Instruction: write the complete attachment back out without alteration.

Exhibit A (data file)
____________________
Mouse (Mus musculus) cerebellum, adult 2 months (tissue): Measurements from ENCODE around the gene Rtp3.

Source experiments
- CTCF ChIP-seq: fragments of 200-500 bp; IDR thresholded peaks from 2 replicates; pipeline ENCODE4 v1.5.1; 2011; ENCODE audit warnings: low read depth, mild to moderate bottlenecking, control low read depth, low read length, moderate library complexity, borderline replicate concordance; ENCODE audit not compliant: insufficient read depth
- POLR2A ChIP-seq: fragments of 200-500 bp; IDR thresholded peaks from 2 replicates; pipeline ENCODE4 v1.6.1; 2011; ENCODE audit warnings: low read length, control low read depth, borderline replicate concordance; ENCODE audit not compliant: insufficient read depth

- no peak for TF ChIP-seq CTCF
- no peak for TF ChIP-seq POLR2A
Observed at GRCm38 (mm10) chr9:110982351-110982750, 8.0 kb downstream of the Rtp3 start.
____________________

Mouse (Mus musculus) cerebellum, adult 2 months (tissue): Measurements from ENCODE around the gene Rtp3.

Source experiments
- CTCF ChIP-seq: fragments of 200-500 bp; IDR thresholded peaks from 2 replicates; pipeline ENCODE4 v1.5.1; 2011; ENCODE audit warnings: low read depth, mild to moderate bottlenecking, control low read depth, low read length, moderate library complexity, borderline replicate concordance; ENCODE audit not compliant: insufficient read depth
- POLR2A ChIP-seq: fragments of 200-500 bp; IDR thresholded peaks from 2 replicates; pipeline ENCODE4 v1.6.1; 2011; ENCODE audit warnings: low read length, control low read depth, borderline replicate concordance; ENCODE audit not compliant: insufficient read depth

- no peak for TF ChIP-seq CTCF
- no peak for TF ChIP-seq POLR2A
Observed at GRCm38 (mm10) chr9:110982351-110982750, 8.0 kb downstream of the Rtp3 start.